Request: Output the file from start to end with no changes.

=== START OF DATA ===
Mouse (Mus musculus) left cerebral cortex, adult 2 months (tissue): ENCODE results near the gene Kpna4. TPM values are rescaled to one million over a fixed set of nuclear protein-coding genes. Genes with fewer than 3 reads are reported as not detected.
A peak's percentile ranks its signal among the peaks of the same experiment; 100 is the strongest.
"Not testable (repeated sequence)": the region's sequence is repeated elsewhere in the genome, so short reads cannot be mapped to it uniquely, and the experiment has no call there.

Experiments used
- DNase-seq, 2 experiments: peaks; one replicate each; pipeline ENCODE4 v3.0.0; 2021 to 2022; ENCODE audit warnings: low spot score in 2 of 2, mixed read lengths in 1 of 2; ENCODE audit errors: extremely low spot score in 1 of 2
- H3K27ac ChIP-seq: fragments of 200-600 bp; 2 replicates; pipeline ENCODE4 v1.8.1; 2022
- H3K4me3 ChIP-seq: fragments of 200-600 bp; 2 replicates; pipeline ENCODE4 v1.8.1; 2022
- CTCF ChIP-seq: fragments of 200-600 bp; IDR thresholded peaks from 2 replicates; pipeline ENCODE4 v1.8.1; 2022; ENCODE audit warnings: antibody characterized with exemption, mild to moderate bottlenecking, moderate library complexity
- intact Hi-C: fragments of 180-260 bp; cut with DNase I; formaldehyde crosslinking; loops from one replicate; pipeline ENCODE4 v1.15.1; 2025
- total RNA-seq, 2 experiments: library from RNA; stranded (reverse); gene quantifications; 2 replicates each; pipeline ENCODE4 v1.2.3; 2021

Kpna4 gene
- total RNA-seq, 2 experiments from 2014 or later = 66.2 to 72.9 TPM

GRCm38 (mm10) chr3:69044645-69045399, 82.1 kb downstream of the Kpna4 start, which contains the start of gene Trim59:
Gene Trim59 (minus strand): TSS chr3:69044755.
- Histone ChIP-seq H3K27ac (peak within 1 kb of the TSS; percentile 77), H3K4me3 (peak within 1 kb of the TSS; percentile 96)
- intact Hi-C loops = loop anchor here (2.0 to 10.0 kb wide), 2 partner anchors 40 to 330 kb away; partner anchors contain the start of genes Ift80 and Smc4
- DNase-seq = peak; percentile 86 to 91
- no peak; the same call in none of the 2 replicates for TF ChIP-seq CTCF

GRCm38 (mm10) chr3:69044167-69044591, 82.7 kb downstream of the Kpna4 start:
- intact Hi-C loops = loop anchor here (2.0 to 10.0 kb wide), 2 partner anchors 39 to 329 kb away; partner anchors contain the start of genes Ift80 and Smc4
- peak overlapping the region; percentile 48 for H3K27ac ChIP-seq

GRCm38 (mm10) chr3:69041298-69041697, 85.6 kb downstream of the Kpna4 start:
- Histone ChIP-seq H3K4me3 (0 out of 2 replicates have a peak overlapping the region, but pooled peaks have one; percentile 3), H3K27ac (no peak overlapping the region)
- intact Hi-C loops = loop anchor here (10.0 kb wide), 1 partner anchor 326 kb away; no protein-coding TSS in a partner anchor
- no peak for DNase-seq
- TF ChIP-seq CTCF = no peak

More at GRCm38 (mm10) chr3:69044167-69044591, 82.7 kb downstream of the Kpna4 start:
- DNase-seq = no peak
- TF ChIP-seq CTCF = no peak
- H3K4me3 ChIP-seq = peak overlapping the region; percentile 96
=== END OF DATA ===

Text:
Mouse (Mus musculus) left cerebral cortex, adult 2 months (tissue): ENCODE results near the gene Kpna4. TPM values are rescaled to one million over a fixed set of nuclear protein-coding genes. Genes with fewer than 3 reads are reported as not detected.
A peak's percentile ranks its signal among the peaks of the same experiment; 100 is the strongest.
"Not testable (repeated sequence)": the region's sequence is repeated elsewhere in the genome, so short reads cannot be mapped to it uniquely, and the experiment has no call there.

Experiments used
- DNase-seq, 2 experiments: peaks; one replicate each; pipeline ENCODE4 v3.0.0; 2021 to 2022; ENCODE audit warnings: low spot score in 2 of 2, mixed read lengths in 1 of 2; ENCODE audit errors: extremely low spot score in 1 of 2
- H3K27ac ChIP-seq: fragments of 200-600 bp; 2 replicates; pipeline ENCODE4 v1.8.1; 2022
- H3K4me3 ChIP-seq: fragments of 200-600 bp; 2 replicates; pipeline ENCODE4 v1.8.1; 2022
- CTCF ChIP-seq: fragments of 200-600 bp; IDR thresholded peaks from 2 replicates; pipeline ENCODE4 v1.8.1; 2022; ENCODE audit warnings: antibody characterized with exemption, mild to moderate bottlenecking, moderate library complexity
- intact Hi-C: fragments of 180-260 bp; cut with DNase I; formaldehyde crosslinking; loops from one replicate; pipeline ENCODE4 v1.15.1; 2025
- total RNA-seq, 2 experiments: library from RNA; stranded (reverse); gene quantifications; 2 replicates each; pipeline ENCODE4 v1.2.3; 2021

Kpna4 gene
- total RNA-seq, 2 experiments from 2014 or later = 66.2 to 72.9 TPM

GRCm38 (mm10) chr3:69044645-69045399, 82.1 kb downstream of the Kpna4 start, which contains the start of gene Trim59:
Gene Trim59 (minus strand): TSS chr3:69044755.
- Histone ChIP-seq H3K27ac (peak within 1 kb of the TSS; percentile 77), H3K4me3 (peak within 1 kb of the TSS; percentile 96)
- intact Hi-C loops = loop anchor here (2.0 to 10.0 kb wide), 2 partner anchors 40 to 330 kb away; partner anchors contain the start of genes Ift80 and Smc4
- DNase-seq = peak; percentile 86 to 91
- no peak; the same call in none of the 2 replicates for TF ChIP-seq CTCF

GRCm38 (mm10) chr3:69044167-69044591, 82.7 kb downstream of the Kpna4 start:
- intact Hi-C loops = loop anchor here (2.0 to 10.0 kb wide), 2 partner anchors 39 to 329 kb away; partner anchors contain the start of genes Ift80 and Smc4
- peak overlapping the region; percentile 48 for H3K27ac ChIP-seq

GRCm38 (mm10) chr3:69041298-69041697, 85.6 kb downstream of the Kpna4 start:
- Histone ChIP-seq H3K4me3 (0 out of 2 replicates have a peak overlapping the region, but pooled peaks have one; percentile 3), H3K27ac (no peak overlapping the region)
- intact Hi-C loops = loop anchor here (10.0 kb wide), 1 partner anchor 326 kb away; no protein-coding TSS in a partner anchor
- no peak for DNase-seq
- TF ChIP-seq CTCF = no peak

More at GRCm38 (mm10) chr3:69044167-69044591, 82.7 kb downstream of the Kpna4 start:
- DNase-seq = no peak
- TF ChIP-seq CTCF = no peak
- H3K4me3 ChIP-seq = peak overlapping the region; percentile 96